Blake Lange:

How the right sales channel can make or break your vertical farm

Produce is everywhere. But finding the right sales channel for your produce can be challenging. Like many countries, the food distribution system in the U.S. is complex with many players. Creating your product is only half of the battle; the next step is to distribute and market it. This goes double for vertical farms or city farms who are trying to market a novel product to a narrow segment of consumers within the fiercely competitive produce market.


Blake Lange comes from a long line of farmers, so he understands the challenges of running a farming business. He has a Bachelor of Science degree in Entrepreneurship from the University of Illinois at Chicago. Working in the US as a Business Development Manager for Vertical Farming, Blake feels he is basically a business matchmaker. He matches customers who have a vision for creating a vertical farm with specialists on Philips LED lighting who can help make their enterprise profitable.

Why is your sales channel so important for vertical farming?
Sales is the lifeblood of every company. If you are not selling, you can be under tremendous pressure. If you are a business owner, you know what I mean. As you investigate your sales channel, try to identify a problem and come to market with a solution. I have seen several companies enter the retail landscape with no differentiated offer, and ultimately price rules.

A shining example at Orlando World Center Marriott

One shining example is the recent partnership between Eco Convergence Group Inc. and Orlando World Center Marriott. Eco Convergence Group designed and installed a brand new vertical farm called HyCube™, which was unveiled in April 2018. HyCube is a 2,000-square-foot self-contained hydroponics box situated on the expansive grounds of the Orlando World Center Marriott in Florida, USA. The HyCube produce is used in four of the hotel's restaurants.

With the door to the restaurant situated just outside the entrance to HyCube, the carbon footprint is practically negligible. "We call it pick to plate," says Cristian Toma, co-founder of Eco Convergence Group. "and this HyCube installation will cover most, if not all, of the hotel's needs for lettuce. We're talking well over 100,000 heads of lettuce being produced here per year, and 13,000 pounds of herbs, greens, and edible flowers."



Farm to table experience
Latitude & Longitude is part of a revamp undertaken by Eric Martinez, World Center Marriott’s executive chef. “It’s the biggest restaurant we have in the building, and we wanted something that has the feel of farm to table,” Martinez said. Consumers will pay premium prices for farm fresh food and are more likely to buy locally grown produce that is sustainably grown. Besides the advantage of same day harvest and delivery, HyCube can supply exactly the amount of food the restaurant needs in a certain period because they can precisely control the yield.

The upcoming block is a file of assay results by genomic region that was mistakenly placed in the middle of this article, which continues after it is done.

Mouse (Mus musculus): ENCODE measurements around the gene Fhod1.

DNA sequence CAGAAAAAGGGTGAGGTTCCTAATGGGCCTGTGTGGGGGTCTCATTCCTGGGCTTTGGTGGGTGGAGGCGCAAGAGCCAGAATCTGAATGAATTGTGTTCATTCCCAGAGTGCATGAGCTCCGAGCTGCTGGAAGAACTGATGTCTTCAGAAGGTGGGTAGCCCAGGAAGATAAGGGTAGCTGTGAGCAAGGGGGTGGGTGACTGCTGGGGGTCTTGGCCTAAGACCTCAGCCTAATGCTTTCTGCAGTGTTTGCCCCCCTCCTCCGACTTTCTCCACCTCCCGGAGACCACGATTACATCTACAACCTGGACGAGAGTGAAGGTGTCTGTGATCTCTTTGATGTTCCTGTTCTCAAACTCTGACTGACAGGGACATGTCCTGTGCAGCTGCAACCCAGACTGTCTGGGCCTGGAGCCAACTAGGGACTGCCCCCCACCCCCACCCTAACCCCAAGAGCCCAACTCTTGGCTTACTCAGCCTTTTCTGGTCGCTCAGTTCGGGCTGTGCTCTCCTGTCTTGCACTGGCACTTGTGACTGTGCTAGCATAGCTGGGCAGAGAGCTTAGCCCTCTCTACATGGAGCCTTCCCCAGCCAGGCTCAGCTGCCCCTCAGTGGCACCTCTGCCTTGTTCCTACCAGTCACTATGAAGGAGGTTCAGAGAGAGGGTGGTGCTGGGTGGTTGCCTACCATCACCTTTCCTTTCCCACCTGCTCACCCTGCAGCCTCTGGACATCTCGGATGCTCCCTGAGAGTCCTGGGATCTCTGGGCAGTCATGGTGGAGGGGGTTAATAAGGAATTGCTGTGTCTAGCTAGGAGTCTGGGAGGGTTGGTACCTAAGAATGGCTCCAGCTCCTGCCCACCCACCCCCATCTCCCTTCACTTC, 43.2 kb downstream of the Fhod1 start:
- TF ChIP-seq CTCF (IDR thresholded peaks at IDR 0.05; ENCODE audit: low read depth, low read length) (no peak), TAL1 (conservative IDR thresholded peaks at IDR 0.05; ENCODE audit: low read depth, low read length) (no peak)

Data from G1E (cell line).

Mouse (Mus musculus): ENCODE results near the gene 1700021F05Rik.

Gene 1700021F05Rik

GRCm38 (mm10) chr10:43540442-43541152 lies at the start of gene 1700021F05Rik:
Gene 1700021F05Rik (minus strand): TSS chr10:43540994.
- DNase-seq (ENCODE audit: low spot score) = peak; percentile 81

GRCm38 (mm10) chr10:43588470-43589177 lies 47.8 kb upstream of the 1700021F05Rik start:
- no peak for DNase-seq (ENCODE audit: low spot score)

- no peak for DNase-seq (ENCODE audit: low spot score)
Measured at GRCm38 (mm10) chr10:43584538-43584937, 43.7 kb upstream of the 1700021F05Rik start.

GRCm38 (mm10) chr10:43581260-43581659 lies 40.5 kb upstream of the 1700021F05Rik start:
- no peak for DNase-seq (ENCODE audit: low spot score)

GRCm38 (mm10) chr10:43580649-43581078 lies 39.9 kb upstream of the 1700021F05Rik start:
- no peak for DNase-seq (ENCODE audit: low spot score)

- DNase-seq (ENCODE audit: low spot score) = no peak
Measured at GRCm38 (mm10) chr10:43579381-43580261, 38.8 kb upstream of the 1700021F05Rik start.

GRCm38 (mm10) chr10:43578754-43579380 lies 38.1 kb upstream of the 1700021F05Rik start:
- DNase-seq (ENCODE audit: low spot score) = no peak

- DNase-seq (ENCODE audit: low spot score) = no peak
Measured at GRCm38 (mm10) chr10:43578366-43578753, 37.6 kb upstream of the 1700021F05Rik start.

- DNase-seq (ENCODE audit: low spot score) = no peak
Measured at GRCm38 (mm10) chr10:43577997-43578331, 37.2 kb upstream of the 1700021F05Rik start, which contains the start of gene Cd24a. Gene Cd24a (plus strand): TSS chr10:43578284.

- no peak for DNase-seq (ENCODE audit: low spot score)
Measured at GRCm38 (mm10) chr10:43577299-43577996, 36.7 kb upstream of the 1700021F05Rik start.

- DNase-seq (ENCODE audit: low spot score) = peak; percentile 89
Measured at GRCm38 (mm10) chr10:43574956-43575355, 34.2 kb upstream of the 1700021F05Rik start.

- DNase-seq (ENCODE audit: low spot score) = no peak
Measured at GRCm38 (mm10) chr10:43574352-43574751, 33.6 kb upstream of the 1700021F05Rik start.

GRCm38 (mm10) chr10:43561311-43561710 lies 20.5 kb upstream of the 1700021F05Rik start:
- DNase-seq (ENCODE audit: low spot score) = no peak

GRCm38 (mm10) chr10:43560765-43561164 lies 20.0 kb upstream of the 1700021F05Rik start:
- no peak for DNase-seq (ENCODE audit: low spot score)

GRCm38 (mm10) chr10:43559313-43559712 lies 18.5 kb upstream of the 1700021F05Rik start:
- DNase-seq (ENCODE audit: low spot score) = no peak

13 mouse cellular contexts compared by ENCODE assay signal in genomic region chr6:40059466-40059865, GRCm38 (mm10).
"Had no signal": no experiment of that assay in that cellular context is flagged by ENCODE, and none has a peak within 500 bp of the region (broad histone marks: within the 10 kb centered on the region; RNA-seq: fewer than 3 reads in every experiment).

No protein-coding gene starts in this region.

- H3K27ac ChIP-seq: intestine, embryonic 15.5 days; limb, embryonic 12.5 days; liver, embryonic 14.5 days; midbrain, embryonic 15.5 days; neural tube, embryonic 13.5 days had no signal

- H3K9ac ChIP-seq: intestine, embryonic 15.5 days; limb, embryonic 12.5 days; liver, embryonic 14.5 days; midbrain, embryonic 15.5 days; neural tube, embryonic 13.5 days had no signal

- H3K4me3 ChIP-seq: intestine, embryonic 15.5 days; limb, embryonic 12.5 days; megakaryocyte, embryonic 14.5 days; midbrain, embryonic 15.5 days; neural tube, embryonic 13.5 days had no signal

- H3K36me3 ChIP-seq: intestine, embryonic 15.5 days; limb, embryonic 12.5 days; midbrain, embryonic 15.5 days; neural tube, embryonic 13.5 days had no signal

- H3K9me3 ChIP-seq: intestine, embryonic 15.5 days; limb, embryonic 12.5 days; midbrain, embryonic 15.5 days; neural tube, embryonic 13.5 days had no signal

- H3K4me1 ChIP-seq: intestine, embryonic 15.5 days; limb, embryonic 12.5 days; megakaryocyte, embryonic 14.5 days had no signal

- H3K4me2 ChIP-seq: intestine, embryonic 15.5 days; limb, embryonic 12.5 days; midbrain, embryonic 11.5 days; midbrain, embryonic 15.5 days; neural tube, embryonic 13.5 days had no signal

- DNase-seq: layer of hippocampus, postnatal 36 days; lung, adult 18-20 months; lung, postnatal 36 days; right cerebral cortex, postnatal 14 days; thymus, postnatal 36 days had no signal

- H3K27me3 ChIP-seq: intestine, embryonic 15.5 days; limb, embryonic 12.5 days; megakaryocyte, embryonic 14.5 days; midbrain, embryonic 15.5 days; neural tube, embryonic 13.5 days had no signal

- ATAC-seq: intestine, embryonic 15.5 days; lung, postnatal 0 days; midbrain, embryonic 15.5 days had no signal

The demand for locally grown produce

The popularity of locally-grown continues to increase, which is driving produce buyers to look for alternative sources of supply. At the same time, consumers are looking to support their local farming companies. They want to know the farm and the farm’s story, so they can feel confident they are getting fresher, more nutritious food, that’s pesticide free. The city farming concept can speak directly to this demand and is a valuable marketing asset for marketing strategies. Retailers understand that there is typically a premium associated with this type of consumer facing product. It is also a retailer’s stronghold and they must win in this segment.

Tips for building a vertical farm sales channel
Of course not every vertical farm has the luxury of having a customer right on their doorstep, but the Marriott did not just fall into the hands of the Eco Convergence Group. They carefully searched for the right partner and collaborated intensively to develop the farm to table strategy. Here are a few tips for building a vertical farm sales channel based on what we have learned from customers over the years:
  • Leverage ‘local’ and other consumption trends
  • Start small with enough capital to grow big
  • Drive value versus price
  • Bring a better variety to market
  • Make produce fun and convenient
  • Think beyond conventional markets to producing crops for nutraceuticals, pharmaceuticals, fragrances, flavor chemicals, resins and other compounds
  • Co-market with the sales channel
  • Create in store marketing
It takes a great deal of work, money and expertise to professionally market food products to end customers, so it is necessary to involve experts in the process.

Work with a knowledgeable partner
Our plant specialists at Signify can help you on your journey. We carry out trials to improve the plant taste, quality, uniformity, color and nutrient content of specific crops. We explore different light strategies that give more control over yields, growth cycles and shelf life. All this information can give you control over the value proposition you can offer to your customers.


For more information:
Signify
www.signify.com
 

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